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There is a statistical property - and I only know the name in German and cannot find any proper translation - that is defined as: variance explained of a specific regressor x1 in addition to the variance explained by all other regressors.

That is, the shared variance is not included in the explained variance of this statistical property - it is the minimum estimate of its shared variance with the dependent variable. It's a classical concept in psychology.

In German the term is "Nützlichkeit", which translates into "utility". But I'm afraid in English the name is something so different that my google-fu does not work.

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If I get you correctly, you're speaking about the amount of increase of the explained variance when the regressor is added to the rest ones. I believe they often call it "importance" of a regressor. – ttnphns Feb 26 '13 at 18:51
That is what I mean. I cannot find anything online, neither in the two textbooks I have here. I am looking for a source/citation to quote when I mention this concept - would you have one at hand? Thank you very much ttnphns. – Torvon Feb 26 '13 at 19:14
up vote 4 down vote accepted

I think you're talking of "usefulness".

In simplest terms it can be explained with the help of a cholesky-decomposition of the correlation/covariance-matrix, where the dependent variable is at the end, and the independent variable, whose "usefulness" is asked for, preceeds it directly. Say, we have $x_1,x_2,x_3$ as independent variables, and $y$ as dependent in a common correlation matrix R, then write its cholesky-factor-loadings matrix L as $$ L = \begin{array} {|r|rrrr|} x_1 & 1 & . & . & . \\ x_2 & a & b & . & . \\ x_3 & c & d & e & . \\ \hline y & f & g & h & i \\ \end{array} $$ where the sums of squares along the rows are the variances of the variables, the entries along the columns are "factor-loadings" or coordinates in an orthogonal euclidean space. Then $f^2 + g^2 + h^2 $ is the explained variance of the dependent variable (the multiple $r^2$) , $i^2$ the unexplained variance in the dependent variable, $ r_{y,x_3 \cdot x_2,x_1} = e \cdot h $ is the partial correlation between $x_3$ and $y$ and the "usefulness" $u^2$ of $x_3$ wrt the composition of $y$ by the independent variables $x_k$ is $u^2 = h^2$ .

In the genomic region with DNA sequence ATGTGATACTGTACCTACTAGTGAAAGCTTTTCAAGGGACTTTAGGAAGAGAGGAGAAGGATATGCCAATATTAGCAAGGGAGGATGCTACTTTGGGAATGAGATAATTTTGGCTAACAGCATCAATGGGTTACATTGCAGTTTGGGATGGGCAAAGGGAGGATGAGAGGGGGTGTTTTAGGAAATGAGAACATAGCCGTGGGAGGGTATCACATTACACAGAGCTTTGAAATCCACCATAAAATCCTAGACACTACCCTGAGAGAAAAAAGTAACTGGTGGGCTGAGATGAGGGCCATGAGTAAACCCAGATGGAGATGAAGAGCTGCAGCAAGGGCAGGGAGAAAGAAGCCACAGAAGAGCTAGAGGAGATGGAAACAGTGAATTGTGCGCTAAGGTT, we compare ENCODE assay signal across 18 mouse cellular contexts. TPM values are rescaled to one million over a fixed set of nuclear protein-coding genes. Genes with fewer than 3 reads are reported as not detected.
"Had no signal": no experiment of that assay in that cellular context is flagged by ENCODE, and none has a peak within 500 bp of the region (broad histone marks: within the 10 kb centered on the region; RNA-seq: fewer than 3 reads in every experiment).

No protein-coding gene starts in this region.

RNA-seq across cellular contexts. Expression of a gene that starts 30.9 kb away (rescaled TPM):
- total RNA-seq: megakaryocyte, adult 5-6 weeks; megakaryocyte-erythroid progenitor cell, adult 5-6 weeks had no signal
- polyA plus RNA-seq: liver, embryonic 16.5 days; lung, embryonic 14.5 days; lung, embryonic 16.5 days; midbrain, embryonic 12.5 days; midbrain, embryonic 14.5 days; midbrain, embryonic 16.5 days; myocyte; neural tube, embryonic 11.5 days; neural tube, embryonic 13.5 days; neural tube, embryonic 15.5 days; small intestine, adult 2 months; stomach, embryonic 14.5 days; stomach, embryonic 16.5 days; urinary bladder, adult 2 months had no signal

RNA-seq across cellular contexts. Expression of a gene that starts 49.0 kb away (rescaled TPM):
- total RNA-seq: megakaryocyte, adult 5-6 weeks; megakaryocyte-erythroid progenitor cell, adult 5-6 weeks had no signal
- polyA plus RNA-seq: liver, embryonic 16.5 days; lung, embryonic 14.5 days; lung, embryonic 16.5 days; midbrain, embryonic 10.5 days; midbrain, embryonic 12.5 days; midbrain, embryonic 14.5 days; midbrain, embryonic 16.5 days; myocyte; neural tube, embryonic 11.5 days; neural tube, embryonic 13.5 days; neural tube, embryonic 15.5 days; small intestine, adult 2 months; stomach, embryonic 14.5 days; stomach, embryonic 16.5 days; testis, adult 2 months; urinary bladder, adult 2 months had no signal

Note, that if we want to see the "usefulness" of the variable $x_2$ we simply rearrange the order of the independent variables and get the different choleskly-factor L' as
$$ L' = \begin{array} {|r|rrrr|} x_1 & 1 & . & . & . \\ x_3 & c & d' & . & . \\ x_2 & a & b' & e' & . \\ \hline y & f & g' & h' & i \\ \end{array} $$ where still $f^2+g'^2+h'^2 = f^2+g^2+h^2$ but $u_2^2 = h'^2 \ne h^2 = u_3^2 $ the usefulness of $x_2$ determined by $h'^2$ is different from that of $x_3$ determined by $h^2$.

I assume, you mean this thing?

[update]: see this link ;-) Here the same question was asked (and answered). ...looks like I got a bit old meanwhile ...

some sources from that linked earlier message:

Bortz, J.: Statistik für Sozialwissenschaftler, Pg 442 "usefulness" 5'th ed (1999); Springer-Verlag

(Following references by Bortz:)

Budescu, D.V.: Dominance Analysis: A new approach to the problem of relative importance of predictors in multi- ple regression. Psych.Bull. 114, 542-551 (1993)

Darlington, R.B.: Multiple Regression in psychological research and practice, Psych.Bull. 69 161-162 (1968)

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This sounds like partial correlation, the wikipedia page on partial correlation gives specific detail so you can see if it matches what you are asking about. That page also mentions some other measures that might be what you are looking for if partial correlation is not.

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In commercial market research your formula is sometimes the definition of:

  1. "Importance". Importance has many other interpretations, so this is not a particularly helpful translation.

  2. The "Shapely Value". For example:

As regards "utility", in English it is generally used only in the context of models of preference, or, when models commonly used to model preference are used for something else (e.g., if applying a multinomial logit model).

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